Divorce Statistics Republicans vs. Democrats

Bride and groom

Both sides of the aisle may be surprised to learn statistics behind the family-values oriented Republican party. According to a 2014 report in the American Journal of Sociology, "red" states (states that tend to vote Republican), have higher divorce rates than "blue" states (states that tend to vote Democratic). The article attributes this difference to earlier marriage and family formation, lower education levels, and lower incomes that are often seen in red states.

Divorce Statistics by State

By comparing the 2015 numbers in a report by the Centers for Disease Control and Prevention that lists divorce rates by state, with NPR's list that shows how states voted, it becomes evident that the states with the top five highest divorce rates were mostly Republican, while the states with the lowest number of divorces were almost evenly divided between Republicans and Democrats.

States With Highest Divorce Rates

State Divorce Rate (per 1,000 residents) 2016 Voting Record
Alaska 4.1 Republican
Arkansas 4.8 Republican
Nevada 4.6 Democrat
Oklahoma 4.4 Republican
Wyoming 4.1 Republican

States With Lowest Divorce Rates

State Divorce Rate (per 1,000 residents) 2016 Voting Record
Iowa 1.2 Republican
Illinois 2.2 Democrat
Pennsylvania, South Dakota, Texas, and Wisconsin 2.6 Republican
Maryland and Massachusetts 2.6 Democrat
New York 2.7 Democrat

Statistical Interpretations

Although there seems to be a correlation between divorce rates and a state's majority party affiliation, it is difficult to pinpoint a specific reason for this relationship. In fact, there are many factors that contribute to this association. Possible factors include:

Age of Marriage

Table MS-2 in a report from the United States Census Bureau states in 2016, the estimated median age for first marriages was 29.5 for men and 27.4 for women. These ages have gradually increased over the past several decades overall.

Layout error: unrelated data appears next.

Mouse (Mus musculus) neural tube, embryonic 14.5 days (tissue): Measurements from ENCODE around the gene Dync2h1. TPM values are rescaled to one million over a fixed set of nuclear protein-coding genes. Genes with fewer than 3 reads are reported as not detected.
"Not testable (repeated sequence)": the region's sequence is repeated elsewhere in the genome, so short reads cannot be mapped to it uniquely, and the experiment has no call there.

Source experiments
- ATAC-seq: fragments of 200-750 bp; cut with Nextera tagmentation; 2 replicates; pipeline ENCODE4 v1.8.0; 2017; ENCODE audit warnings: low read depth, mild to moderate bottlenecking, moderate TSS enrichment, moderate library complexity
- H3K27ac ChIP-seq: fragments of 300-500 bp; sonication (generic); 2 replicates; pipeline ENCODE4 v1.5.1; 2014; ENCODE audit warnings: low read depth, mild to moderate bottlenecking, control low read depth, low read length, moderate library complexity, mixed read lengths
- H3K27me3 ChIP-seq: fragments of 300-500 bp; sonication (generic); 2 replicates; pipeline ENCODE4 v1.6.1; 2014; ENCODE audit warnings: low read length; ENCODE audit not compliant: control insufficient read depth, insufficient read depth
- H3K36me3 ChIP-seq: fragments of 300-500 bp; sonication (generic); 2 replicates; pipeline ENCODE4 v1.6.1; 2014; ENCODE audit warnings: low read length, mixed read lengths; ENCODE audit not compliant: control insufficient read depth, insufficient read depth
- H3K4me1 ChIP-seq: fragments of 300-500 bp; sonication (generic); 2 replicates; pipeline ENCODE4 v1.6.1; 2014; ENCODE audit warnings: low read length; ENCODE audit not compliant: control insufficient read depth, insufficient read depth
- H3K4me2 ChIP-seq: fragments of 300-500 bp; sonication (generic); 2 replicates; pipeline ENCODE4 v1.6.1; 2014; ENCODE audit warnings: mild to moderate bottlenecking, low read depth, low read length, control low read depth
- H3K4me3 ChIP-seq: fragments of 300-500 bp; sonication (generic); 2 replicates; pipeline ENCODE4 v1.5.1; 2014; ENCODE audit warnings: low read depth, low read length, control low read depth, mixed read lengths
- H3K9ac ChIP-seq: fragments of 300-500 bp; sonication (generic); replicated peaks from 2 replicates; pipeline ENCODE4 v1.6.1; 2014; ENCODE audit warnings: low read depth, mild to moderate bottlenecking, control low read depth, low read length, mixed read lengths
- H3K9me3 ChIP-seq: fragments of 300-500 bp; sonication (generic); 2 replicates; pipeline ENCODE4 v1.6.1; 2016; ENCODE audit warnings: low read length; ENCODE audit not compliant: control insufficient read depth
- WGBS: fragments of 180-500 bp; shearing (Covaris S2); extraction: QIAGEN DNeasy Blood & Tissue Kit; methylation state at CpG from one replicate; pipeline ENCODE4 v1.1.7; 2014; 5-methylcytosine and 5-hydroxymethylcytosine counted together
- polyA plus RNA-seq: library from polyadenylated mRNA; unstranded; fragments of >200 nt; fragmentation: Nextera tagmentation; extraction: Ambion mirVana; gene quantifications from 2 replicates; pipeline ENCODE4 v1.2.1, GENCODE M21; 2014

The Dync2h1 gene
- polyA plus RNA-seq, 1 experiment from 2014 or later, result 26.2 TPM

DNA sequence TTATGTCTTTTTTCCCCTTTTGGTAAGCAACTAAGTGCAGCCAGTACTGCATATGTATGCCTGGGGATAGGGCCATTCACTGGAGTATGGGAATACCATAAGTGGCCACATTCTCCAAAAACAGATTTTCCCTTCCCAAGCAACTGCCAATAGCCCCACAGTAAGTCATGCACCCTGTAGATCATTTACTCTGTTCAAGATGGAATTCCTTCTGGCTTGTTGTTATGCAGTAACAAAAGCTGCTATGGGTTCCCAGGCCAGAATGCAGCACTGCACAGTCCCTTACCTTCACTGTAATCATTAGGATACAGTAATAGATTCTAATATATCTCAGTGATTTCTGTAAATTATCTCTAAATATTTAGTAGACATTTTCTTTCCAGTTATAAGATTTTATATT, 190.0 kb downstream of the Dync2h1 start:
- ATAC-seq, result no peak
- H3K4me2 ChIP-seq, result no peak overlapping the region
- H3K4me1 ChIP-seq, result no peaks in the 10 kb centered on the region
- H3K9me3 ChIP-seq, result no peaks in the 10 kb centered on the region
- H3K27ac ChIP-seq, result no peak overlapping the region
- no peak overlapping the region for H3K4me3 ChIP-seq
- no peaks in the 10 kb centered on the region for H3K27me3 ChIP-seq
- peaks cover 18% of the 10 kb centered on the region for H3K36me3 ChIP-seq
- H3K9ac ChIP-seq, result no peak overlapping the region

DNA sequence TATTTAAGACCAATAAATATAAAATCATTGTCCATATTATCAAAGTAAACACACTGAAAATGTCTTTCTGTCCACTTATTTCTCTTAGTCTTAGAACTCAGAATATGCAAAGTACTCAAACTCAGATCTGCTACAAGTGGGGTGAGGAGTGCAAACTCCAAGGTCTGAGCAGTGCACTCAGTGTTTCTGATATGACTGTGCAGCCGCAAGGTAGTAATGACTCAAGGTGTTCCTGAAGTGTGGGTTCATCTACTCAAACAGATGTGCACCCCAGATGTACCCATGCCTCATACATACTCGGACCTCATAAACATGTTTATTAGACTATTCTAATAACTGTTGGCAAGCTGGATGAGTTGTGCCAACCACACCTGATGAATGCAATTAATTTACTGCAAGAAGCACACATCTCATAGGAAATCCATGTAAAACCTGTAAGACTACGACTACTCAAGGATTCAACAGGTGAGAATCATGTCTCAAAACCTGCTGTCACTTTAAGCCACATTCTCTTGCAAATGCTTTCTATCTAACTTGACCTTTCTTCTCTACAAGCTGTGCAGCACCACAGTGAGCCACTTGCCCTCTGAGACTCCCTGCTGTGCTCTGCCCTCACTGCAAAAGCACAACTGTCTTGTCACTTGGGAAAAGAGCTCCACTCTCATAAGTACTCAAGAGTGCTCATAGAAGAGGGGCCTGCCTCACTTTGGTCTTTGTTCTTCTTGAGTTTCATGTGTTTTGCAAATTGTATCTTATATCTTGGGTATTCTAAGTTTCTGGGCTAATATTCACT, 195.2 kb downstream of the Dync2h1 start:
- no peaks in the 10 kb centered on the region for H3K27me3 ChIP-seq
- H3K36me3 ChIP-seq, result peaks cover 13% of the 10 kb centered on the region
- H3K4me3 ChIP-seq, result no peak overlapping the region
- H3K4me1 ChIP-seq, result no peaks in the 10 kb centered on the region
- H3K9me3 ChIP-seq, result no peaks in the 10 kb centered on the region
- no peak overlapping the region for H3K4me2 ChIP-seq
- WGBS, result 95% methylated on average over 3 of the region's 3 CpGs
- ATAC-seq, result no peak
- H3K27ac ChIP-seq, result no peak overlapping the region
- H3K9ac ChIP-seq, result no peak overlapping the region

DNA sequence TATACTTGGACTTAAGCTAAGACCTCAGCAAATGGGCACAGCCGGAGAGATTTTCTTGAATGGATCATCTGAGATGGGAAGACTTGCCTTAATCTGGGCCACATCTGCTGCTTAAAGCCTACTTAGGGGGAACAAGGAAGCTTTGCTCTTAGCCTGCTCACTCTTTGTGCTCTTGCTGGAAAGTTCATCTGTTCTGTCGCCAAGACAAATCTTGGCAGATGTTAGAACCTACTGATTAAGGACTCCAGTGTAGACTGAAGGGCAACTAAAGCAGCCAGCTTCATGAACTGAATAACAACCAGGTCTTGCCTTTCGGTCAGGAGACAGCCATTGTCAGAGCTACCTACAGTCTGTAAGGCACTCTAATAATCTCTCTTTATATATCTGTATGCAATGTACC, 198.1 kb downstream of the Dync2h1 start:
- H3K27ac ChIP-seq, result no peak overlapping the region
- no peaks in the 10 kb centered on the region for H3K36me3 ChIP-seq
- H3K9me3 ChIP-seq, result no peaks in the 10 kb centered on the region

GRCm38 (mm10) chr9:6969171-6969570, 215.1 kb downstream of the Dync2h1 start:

The Population Reference Bureau provides a listing of the average age of women at the time of their first marriage between 2010 and 2014. The seven states where statistics indicate people marry the youngest are:

State Average Age
Utah 23.8
Idaho 24.7
Arkansas 25.1
Oklahoma 25.2
Wyoming 25.2
Alaska 25.2
Kentucky 25.7

Of these seven, four are also Republican states with the highest rates of divorce in the U.S.

The seven states with women with the oldest median ages at the time of marriage are:

State Average Age
Washington, D.C. 30.0
Massachusetts 29.3
New York 29.1
Rhode Island 29.0
Connecticut 28.7
New Jersey 28.6
Maryland 28.1

Of these seven, three are Democratic states with low divorce rates.

Marriage Rate in the State

Marriage rates per 1,000 people in 2015 for states with high divorce rates as reported by the CDC:

State Rate per 1,000 people
Alaska (R) 7.4
Arkansas (R) 10
Nevada (D) 31
Oklahoma (R) 7.4
Wyoming (R) 7.3

Marriage rates in states with low divorce rates:

State Rate per 1,000 people
Iowa (R) 6.3
Illinois (D) 5.9
Pennsylvania (R) 5.7
South Dakota (R) 7.2
Texas (R) 7.5
Wisconsin (R) 5.6
Maryland (D) 6.2
Massachusetts (D) 5.5
New York (D) 7.1

Statistically, there are fewer marriages in Democrat states than in Republican states. The presence of more marriages allows for more divorces to occur.

Recent Marriage and Divorce Rate Trends

A table from the CDC shows marriage rates dropped between 2004 and 2013 and increased a bit in 2014, while divorce rates were a bit less predictable within that same time frame. Between 2012 and 2014, however, they began to decrease steadily. An article in Deseret News says marriages are likely to increase from the recent drop or at least slow down on the decline in the next few years overall, but information regarding the Democrat vs. Republican breakdown on marriage and divorce rates for more recent years, as well as projections for the future, have yet to be seen.

Divorce Statistics Republicans vs. Democrats